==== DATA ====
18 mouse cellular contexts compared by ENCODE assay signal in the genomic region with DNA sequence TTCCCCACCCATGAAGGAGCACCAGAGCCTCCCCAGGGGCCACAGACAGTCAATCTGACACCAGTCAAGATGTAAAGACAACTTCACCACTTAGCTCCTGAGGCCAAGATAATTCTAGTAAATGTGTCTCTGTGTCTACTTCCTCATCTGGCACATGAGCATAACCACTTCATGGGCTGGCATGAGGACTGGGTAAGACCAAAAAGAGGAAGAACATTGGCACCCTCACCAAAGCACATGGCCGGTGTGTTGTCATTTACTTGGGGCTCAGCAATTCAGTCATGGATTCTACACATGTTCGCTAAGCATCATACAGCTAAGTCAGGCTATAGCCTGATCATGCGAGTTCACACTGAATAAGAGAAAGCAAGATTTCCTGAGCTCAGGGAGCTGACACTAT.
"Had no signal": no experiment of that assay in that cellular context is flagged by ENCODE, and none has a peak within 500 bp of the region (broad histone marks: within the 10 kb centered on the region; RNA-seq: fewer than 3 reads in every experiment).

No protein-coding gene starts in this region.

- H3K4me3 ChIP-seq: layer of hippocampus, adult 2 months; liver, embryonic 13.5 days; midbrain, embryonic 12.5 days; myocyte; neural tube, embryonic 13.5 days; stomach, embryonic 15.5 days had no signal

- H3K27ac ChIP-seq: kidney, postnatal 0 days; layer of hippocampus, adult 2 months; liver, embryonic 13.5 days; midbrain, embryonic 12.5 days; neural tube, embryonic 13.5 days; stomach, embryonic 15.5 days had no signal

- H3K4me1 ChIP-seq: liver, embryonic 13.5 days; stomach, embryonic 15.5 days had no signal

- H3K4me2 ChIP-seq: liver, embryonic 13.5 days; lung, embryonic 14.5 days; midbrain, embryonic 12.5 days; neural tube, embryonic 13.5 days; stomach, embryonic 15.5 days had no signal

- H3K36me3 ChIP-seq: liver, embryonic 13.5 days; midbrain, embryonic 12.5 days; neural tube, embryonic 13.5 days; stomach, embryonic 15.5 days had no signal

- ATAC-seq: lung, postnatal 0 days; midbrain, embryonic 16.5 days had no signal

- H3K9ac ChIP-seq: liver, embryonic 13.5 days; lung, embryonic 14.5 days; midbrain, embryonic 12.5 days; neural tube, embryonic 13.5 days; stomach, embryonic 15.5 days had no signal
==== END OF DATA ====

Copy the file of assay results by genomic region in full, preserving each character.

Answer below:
18 mouse cellular contexts compared by ENCODE assay signal in the genomic region with DNA sequence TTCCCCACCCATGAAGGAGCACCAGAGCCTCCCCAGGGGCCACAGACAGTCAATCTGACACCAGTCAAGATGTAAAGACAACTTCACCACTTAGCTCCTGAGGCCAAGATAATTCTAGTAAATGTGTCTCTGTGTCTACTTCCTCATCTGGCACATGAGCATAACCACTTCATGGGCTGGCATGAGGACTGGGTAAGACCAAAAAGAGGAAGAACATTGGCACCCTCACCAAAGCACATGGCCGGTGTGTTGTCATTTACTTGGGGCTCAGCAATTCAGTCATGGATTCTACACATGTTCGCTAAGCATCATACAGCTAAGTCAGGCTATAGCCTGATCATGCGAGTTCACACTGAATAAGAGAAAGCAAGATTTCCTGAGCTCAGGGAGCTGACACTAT.
"Had no signal": no experiment of that assay in that cellular context is flagged by ENCODE, and none has a peak within 500 bp of the region (broad histone marks: within the 10 kb centered on the region; RNA-seq: fewer than 3 reads in every experiment).

No protein-coding gene starts in this region.

- H3K4me3 ChIP-seq: layer of hippocampus, adult 2 months; liver, embryonic 13.5 days; midbrain, embryonic 12.5 days; myocyte; neural tube, embryonic 13.5 days; stomach, embryonic 15.5 days had no signal

- H3K27ac ChIP-seq: kidney, postnatal 0 days; layer of hippocampus, adult 2 months; liver, embryonic 13.5 days; midbrain, embryonic 12.5 days; neural tube, embryonic 13.5 days; stomach, embryonic 15.5 days had no signal

- H3K4me1 ChIP-seq: liver, embryonic 13.5 days; stomach, embryonic 15.5 days had no signal

- H3K4me2 ChIP-seq: liver, embryonic 13.5 days; lung, embryonic 14.5 days; midbrain, embryonic 12.5 days; neural tube, embryonic 13.5 days; stomach, embryonic 15.5 days had no signal

- H3K36me3 ChIP-seq: liver, embryonic 13.5 days; midbrain, embryonic 12.5 days; neural tube, embryonic 13.5 days; stomach, embryonic 15.5 days had no signal

- ATAC-seq: lung, postnatal 0 days; midbrain, embryonic 16.5 days had no signal

- H3K9ac ChIP-seq: liver, embryonic 13.5 days; lung, embryonic 14.5 days; midbrain, embryonic 12.5 days; neural tube, embryonic 13.5 days; stomach, embryonic 15.5 days had no signal